Irish Health Minister Simon Harris opened a two-day Dáil debate on repealing the Eighth Amendment.
The Irish Independent reports on the number of people from each county who travelled to the UK for an abortion in 2016, which the Minister read into the debate’s record.
Mr Harris noted that out of a total of 2745 women, the majority (1175) came from Dublin. More than 1,200 of the women who went to the UK were aged between 30 and 39 and 1,500 were aged between 20 and 29. Another 255 were aged 40 or over.
Ten were girls under the age of 16, while 230 were teenagers.
Over half of the women who travelled were married, in a civil partnership, or in a relationship.
Turning your back on women
Commenting on the statistics, Mr Harris said, “I can’t help but wonder what we would have done if we didn’t have a neighbouring island to help us turn a blind eye. And sometimes turning a blind eye is the same as turning your back.”
Mr Harris has previously claimed that “[his] own views [on abortion] have changed and been formed by listening to women and to doctors.”
Perhaps unintentionally, Mr Harris has identified something real here: “turning a blind eye [to women seeking abortion] is indeed the same as “turning your back”. SPUC’s review of medical literature Abortion and Women’s Health identifies social and emotional support as being of “vital importance” in the context of unexpected pregnancy, and lists numerous motives underlying an abortion decision which arise as a result of this support being absent.
Motives underlying an abortion decision
In a section on “Motives underlying an abortion decision”, Dr Pike notes that “in most cases, no single factor motivates women to seek abortion. Rather, a variety of factors are involved. These include relationship problems, pressure from partners and family members, study and career aspirations, financial difficulties, lack of confidence as a mother, and lack of community support.”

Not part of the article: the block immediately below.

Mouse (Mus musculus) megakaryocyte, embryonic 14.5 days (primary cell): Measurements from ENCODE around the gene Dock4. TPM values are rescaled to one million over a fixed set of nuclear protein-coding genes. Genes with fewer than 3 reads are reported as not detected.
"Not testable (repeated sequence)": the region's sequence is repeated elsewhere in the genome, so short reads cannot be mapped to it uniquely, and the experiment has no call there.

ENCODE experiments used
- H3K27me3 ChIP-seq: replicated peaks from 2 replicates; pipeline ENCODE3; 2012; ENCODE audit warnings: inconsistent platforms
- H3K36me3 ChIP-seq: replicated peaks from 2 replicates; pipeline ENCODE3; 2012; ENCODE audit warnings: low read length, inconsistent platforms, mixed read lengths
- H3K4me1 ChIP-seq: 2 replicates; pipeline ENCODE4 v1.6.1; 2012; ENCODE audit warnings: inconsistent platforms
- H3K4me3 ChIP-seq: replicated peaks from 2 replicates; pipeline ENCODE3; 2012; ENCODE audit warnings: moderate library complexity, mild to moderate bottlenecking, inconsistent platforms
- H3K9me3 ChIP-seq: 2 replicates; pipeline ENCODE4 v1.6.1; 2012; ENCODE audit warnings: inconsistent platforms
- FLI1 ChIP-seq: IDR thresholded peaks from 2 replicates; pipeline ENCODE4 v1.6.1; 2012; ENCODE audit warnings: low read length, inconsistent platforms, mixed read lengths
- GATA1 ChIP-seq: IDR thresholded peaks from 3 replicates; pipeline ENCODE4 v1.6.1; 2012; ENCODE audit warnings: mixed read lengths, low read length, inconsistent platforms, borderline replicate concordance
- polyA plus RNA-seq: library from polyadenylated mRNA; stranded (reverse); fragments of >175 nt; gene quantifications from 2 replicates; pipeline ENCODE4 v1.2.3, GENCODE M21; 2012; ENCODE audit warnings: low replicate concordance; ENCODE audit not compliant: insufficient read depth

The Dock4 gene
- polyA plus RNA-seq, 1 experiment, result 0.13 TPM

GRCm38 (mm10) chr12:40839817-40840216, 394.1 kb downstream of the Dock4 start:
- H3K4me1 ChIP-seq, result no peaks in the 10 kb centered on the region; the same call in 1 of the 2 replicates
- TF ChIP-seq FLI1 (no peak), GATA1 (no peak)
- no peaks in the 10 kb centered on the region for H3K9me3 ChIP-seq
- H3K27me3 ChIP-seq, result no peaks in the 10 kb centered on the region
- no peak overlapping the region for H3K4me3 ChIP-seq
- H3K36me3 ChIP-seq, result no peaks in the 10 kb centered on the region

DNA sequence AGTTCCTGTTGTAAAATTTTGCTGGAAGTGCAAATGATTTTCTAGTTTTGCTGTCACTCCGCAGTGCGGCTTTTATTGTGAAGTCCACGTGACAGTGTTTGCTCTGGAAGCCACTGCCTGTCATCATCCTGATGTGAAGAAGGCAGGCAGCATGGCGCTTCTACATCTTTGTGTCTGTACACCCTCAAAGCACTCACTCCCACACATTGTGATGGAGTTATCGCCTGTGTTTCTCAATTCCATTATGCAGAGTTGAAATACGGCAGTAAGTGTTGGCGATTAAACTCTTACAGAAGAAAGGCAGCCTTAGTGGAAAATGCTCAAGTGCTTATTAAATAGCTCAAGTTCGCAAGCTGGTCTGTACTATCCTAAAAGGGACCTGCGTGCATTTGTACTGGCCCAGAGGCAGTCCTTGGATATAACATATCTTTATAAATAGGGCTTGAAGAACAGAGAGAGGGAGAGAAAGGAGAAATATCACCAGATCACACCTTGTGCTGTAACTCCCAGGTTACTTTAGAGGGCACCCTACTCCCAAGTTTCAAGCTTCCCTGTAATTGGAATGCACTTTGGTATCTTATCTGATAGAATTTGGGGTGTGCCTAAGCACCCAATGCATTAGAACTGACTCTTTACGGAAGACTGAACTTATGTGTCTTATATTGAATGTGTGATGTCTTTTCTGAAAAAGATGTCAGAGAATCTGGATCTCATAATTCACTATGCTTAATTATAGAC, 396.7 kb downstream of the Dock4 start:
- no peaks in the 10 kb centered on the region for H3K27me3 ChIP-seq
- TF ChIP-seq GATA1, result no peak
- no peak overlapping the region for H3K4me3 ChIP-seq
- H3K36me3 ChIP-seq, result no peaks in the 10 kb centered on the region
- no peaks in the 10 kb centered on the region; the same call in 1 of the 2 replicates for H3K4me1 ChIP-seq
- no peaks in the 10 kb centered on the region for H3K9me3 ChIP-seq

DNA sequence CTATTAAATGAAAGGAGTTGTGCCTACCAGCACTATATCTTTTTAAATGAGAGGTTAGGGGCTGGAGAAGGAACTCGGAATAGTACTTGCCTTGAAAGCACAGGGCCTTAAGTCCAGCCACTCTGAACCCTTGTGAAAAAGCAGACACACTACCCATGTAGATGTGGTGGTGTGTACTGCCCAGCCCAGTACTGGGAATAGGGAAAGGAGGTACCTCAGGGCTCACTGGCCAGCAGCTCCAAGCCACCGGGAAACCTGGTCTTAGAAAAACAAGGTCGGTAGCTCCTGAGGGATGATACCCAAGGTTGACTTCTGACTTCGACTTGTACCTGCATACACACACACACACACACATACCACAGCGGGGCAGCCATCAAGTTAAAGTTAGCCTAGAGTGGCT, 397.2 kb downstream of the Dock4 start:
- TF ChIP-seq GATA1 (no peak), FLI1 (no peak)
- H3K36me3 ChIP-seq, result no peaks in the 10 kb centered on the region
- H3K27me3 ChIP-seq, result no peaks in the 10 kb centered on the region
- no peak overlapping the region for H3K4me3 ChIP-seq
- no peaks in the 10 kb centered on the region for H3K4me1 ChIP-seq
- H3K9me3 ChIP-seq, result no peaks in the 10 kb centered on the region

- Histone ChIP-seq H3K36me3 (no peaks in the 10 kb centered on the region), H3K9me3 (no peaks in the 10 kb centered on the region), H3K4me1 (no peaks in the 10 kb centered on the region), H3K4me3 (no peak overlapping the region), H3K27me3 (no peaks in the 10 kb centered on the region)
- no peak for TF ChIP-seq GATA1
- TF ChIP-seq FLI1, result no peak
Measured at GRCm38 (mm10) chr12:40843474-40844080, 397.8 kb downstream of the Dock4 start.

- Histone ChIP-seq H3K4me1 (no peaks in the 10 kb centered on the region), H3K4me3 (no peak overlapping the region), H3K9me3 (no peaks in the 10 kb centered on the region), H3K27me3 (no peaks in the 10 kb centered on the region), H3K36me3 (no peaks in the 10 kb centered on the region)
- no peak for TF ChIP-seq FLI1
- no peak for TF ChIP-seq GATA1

“Women report multiple disruptive events in their lives at the time of the abortion, including unemployment, separation from a partner, falling behind on rent or mortgage payments, and moving house.”
A woman may wish to proceed with the pregnancy, but may not have material support (or may be unaware of support that is available).
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“There is more often than not a story of a boyfriend who was not supportive, or a pregnancy with a person they did not know well involving a ‘poor decision’, and alcohol seemed to be involved quite often. Parents are often not involved.”
“Intimate partner violence is strongly correlated with abortion,” observes Dr Pike. In such cases, the violence cannot be expected to end after the abortion, and Dr Pike advises that practitioners should ascertain whether a woman is at risk of physical, emotional or psychological harm as this would necessitate a referral to social services.
Abortion and Women’s Health
Abortion and Women’s Health by Dr Greg Pike gathers information from a large body of research on the physical and psychological impact of abortion on women’s health. The very disturbing spread of legal abortion to multiple countries has provided a wealth of data, which is referred to in this review.
Don’t turn a blind eye to their struggles
During the same debate, Mr Harris commented on the use of the abortion pill in Ireland, observing that “research shows a 62pc increase in the number of women from Ireland contacting one online provider over a five-year period, from 548 in 2010 to 1438 in 2015.”
Once again Mr Harris draws attention to something real here: the indifference towards women’s struggles underlying their use of the abortion pill at home, although his own solution is far from humane to either the woman or her baby. “Is it acceptable to any of us that women are once again left in a lonely and scary place sending off for a pill to be sent through the post instead of being able to access the medical advice and support they need?”
LifeNews Note: Courtesy of SPUC. The Society for the Protection of Unborn Children is a leading pro-life organization in the United Kingdom.